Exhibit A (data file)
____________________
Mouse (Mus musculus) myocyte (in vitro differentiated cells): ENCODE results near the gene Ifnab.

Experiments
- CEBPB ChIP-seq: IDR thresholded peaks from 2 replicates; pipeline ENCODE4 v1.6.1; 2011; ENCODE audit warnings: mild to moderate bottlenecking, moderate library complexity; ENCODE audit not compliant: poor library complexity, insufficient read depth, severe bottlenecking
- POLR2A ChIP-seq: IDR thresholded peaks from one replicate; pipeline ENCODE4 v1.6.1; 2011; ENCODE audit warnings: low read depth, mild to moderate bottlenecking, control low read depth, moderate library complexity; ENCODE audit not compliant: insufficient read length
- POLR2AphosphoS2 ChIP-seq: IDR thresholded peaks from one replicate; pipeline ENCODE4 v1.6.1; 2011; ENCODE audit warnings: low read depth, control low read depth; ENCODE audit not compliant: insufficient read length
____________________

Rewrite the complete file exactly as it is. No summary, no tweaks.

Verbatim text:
Mouse (Mus musculus) myocyte (in vitro differentiated cells): ENCODE results near the gene Ifnab.

Experiments
- CEBPB ChIP-seq: IDR thresholded peaks from 2 replicates; pipeline ENCODE4 v1.6.1; 2011; ENCODE audit warnings: mild to moderate bottlenecking, moderate library complexity; ENCODE audit not compliant: poor library complexity, insufficient read depth, severe bottlenecking
- POLR2A ChIP-seq: IDR thresholded peaks from one replicate; pipeline ENCODE4 v1.6.1; 2011; ENCODE audit warnings: low read depth, mild to moderate bottlenecking, control low read depth, moderate library complexity; ENCODE audit not compliant: insufficient read length
- POLR2AphosphoS2 ChIP-seq: IDR thresholded peaks from one replicate; pipeline ENCODE4 v1.6.1; 2011; ENCODE audit warnings: low read depth, control low read depth; ENCODE audit not compliant: insufficient read length